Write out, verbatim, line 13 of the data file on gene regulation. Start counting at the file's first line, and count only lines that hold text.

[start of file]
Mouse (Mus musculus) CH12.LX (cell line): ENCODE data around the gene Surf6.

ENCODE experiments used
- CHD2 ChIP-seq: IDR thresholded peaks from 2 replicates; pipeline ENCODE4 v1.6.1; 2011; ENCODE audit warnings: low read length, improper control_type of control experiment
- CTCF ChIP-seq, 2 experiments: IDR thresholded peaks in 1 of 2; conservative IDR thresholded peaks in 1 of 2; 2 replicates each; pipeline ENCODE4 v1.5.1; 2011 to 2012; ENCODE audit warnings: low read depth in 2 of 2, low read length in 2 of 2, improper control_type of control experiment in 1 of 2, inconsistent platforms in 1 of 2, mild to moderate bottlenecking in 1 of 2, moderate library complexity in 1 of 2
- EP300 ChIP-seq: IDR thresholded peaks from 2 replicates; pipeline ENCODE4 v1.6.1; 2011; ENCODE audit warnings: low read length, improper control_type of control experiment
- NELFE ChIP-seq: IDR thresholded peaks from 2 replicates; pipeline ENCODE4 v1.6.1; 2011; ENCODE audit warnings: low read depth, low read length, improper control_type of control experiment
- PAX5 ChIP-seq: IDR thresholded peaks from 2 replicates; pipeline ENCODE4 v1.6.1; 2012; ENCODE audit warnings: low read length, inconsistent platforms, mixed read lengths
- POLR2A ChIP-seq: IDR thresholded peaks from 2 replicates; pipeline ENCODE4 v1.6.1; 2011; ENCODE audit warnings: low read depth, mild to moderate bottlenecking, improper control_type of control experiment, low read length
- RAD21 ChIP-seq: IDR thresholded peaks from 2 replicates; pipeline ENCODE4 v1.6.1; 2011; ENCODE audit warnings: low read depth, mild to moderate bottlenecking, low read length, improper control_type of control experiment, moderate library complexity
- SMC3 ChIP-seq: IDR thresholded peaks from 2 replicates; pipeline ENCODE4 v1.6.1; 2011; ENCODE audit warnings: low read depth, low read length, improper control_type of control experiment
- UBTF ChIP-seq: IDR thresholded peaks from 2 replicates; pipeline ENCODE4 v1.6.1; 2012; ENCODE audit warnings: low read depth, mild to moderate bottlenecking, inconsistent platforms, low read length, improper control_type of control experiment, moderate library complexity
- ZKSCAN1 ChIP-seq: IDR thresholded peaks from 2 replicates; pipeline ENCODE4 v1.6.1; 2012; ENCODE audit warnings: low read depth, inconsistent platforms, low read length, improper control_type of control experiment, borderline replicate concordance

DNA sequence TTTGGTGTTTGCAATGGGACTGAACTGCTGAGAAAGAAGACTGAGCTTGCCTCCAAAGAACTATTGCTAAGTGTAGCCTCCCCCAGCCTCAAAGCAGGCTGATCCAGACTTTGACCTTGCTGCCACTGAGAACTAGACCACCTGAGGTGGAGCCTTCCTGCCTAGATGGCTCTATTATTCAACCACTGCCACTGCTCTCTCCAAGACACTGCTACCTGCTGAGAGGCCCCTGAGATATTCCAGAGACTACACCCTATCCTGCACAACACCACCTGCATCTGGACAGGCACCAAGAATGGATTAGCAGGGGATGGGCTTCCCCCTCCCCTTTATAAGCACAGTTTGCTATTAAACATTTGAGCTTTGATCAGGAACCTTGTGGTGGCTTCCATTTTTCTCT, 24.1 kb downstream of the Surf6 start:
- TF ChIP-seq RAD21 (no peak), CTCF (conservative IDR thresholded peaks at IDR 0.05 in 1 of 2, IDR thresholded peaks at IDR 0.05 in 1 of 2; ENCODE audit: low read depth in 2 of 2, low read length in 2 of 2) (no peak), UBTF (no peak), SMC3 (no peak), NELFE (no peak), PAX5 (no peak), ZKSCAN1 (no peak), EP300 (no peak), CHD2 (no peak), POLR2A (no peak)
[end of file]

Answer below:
DNA sequence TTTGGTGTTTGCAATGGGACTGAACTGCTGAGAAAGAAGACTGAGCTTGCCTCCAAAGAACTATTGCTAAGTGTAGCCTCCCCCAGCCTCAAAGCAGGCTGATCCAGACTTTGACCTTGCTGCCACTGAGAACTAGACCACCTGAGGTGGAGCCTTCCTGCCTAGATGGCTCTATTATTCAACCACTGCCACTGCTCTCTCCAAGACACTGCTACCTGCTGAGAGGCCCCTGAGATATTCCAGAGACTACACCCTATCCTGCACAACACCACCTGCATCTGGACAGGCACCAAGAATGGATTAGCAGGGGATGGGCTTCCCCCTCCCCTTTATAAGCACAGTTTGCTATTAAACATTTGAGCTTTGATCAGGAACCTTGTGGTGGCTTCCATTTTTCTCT, 24.1 kb downstream of the Surf6 start: